It was so dark in my dining room, I really couldn’t take pictures. Too dark, even with a 1.8 mm lens. Supposedly it’s going to brighten up tomorrow, but it wasn’t supposed to rain today, either. Forecasts are becoming more like educated guesses.

Snow for the holidays is romantic. Pouring rain doesn’t capture the right spirit. Maybe the sun will shine next week!

CHICAGO CHRISTMAS – Rich Paschall

aka Chicago XXXVII, Rich Paschall

By now you have probably heard a lot of familiar Christmas music. It might be adding to the background noise at the mall. You may be hearing it in your auto on your Christmas radio station. You could be streaming that station on your computer or mobile device. You may even have a few old albums to put on the turn table or CDs to drop into your “boom box.” Whatever the case, the tunes may have been recycled for many years, even decades as Nat, Bing, Dean, and Burl; Frank, Perry, Gene and Andy, even Judy and Elvis bring you their “classics.” If you know at least 8 last names of the ten just mentioned, you may have heard their tunes a little too often. We have listed our favorites of these in our top ten tunes of Christmas Past, Dead Artists Edition.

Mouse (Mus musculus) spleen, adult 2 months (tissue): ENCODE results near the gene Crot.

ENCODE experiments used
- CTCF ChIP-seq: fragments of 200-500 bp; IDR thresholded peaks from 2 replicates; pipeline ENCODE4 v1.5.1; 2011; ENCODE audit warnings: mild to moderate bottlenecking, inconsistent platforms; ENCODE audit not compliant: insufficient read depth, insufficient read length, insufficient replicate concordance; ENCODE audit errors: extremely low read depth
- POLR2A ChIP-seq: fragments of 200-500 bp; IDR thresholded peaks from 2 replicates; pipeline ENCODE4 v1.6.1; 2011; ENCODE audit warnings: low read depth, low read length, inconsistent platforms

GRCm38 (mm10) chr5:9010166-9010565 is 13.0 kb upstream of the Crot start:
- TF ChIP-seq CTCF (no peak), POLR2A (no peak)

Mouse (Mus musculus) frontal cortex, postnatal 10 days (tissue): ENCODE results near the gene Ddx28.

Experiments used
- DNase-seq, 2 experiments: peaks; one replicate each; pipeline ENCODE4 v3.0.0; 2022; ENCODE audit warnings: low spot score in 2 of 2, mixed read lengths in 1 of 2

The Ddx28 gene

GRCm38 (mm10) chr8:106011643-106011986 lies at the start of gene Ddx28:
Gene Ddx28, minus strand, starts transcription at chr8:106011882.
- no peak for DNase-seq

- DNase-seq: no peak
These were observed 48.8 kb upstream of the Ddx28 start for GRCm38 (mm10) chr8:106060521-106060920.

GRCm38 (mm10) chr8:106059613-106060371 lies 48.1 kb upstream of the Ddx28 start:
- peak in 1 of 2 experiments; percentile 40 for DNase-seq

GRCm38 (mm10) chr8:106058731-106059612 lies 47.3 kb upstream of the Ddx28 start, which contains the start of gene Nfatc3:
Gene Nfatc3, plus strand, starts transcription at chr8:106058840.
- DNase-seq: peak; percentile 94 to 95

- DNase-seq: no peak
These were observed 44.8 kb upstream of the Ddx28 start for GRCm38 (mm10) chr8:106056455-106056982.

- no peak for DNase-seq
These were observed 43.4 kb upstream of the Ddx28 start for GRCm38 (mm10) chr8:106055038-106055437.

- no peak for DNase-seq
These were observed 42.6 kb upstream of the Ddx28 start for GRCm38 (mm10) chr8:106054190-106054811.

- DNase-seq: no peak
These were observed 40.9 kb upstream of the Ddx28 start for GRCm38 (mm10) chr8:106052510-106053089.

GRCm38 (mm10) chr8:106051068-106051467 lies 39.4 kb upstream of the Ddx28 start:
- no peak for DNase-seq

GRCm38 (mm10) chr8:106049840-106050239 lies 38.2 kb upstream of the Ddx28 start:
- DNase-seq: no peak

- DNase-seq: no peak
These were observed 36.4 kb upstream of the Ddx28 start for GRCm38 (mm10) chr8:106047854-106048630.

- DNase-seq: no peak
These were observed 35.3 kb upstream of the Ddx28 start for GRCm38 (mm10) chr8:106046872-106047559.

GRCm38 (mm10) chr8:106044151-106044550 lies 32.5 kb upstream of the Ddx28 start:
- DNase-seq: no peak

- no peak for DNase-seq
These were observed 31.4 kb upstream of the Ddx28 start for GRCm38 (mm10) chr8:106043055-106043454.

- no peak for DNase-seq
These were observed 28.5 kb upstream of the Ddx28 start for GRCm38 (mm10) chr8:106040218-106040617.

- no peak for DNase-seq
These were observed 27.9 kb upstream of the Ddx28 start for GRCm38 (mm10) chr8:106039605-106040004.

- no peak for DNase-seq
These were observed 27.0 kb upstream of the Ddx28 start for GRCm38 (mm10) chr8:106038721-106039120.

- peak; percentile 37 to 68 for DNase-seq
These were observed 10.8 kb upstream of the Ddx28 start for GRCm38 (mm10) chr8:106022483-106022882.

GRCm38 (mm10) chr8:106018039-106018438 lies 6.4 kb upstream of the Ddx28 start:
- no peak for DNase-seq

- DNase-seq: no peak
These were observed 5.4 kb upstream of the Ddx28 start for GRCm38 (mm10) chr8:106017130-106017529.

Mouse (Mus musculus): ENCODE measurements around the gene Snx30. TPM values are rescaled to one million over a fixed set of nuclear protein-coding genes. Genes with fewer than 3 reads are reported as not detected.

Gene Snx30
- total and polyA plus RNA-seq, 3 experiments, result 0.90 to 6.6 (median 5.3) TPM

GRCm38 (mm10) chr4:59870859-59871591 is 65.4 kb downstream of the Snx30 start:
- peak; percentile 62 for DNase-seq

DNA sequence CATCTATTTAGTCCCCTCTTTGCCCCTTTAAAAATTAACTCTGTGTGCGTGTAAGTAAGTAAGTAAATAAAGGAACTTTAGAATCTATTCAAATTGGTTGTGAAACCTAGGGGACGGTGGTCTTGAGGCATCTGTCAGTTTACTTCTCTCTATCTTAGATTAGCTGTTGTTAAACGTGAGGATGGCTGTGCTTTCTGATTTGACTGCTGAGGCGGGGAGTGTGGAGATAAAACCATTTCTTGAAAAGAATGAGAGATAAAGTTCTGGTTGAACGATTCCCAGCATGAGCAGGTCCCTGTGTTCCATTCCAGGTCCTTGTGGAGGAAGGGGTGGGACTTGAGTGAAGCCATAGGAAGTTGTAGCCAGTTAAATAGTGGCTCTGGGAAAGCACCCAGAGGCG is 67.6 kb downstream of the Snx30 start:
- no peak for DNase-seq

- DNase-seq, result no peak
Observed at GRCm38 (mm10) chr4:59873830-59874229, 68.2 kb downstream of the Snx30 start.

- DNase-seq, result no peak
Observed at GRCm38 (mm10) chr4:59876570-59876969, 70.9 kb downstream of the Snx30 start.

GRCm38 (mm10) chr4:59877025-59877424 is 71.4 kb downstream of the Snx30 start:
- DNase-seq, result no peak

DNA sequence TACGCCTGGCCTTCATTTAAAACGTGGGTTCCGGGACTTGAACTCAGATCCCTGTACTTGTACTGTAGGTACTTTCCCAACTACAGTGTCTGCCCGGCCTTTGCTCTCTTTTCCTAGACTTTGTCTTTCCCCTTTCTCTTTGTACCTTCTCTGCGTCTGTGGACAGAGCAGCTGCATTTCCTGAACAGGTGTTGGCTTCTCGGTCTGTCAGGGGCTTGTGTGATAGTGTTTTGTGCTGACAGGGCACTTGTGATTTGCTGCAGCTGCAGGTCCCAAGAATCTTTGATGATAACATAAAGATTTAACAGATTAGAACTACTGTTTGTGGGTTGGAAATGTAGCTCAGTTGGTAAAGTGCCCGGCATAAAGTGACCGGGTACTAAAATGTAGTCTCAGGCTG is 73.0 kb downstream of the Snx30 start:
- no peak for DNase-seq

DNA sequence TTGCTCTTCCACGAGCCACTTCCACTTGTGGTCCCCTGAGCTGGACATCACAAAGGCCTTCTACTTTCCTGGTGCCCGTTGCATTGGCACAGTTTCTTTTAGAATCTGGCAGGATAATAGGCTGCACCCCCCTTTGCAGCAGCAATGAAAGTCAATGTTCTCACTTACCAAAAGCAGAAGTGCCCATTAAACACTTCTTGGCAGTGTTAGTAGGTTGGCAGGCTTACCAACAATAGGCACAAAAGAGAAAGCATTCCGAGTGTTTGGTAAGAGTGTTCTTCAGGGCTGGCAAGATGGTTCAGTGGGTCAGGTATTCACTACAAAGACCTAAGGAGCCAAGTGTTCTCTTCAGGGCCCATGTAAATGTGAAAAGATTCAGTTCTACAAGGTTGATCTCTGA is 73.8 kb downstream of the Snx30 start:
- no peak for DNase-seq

More Christmas shopping, same Christmas songs?

It seems like there are about 20 songs in heavy rotation on the Christmas stations with another 20 sprinkled in from time to time. A newer artist might break into the play list this year, but will he or she stay there for long? The pop hit by the millenial artist is likely to fade away as quickly as the current release of the iphone. We always seem to go back to the same handful of tunes. Don’t you wish we could get some new holiday music?

“Christmas Rock with horns”

Well, someone has brought along some new Christmas music. In fact they have seven new tunes, eight if you count the R&B and ballad versions of the same song. Chicago the band (not the city) has a new Christmas album. It is the third Christmas album released by the group. Chicago XXV: The Christmas Album was released in 1998 and had 14 tunes. It is one of my favorite holiday albums. Tha arrangements are unmistakably Chicago. It was re-edited and re-released by Rhino records in 2003 as What’s It Gonna Be, Santa, containing a total of 20 songs.

The next holiday album was Chicago XXXIII: O Christmas Three in 2011. Why O Christmas THREE? Perhaps because it is the 33rd album? Maybe because they considered the two previous releases of XXV as two Christmas albums? This time out they don’t just pass aroung the vocals to various band members, as usual. They also have some guest artists, Dolly  Parton, Bebe Winans, and America (the band) to join them. Steve Cropper makes a guest appearance on guitar on the only origianl song, Rockin and Rollin on Christmas Day.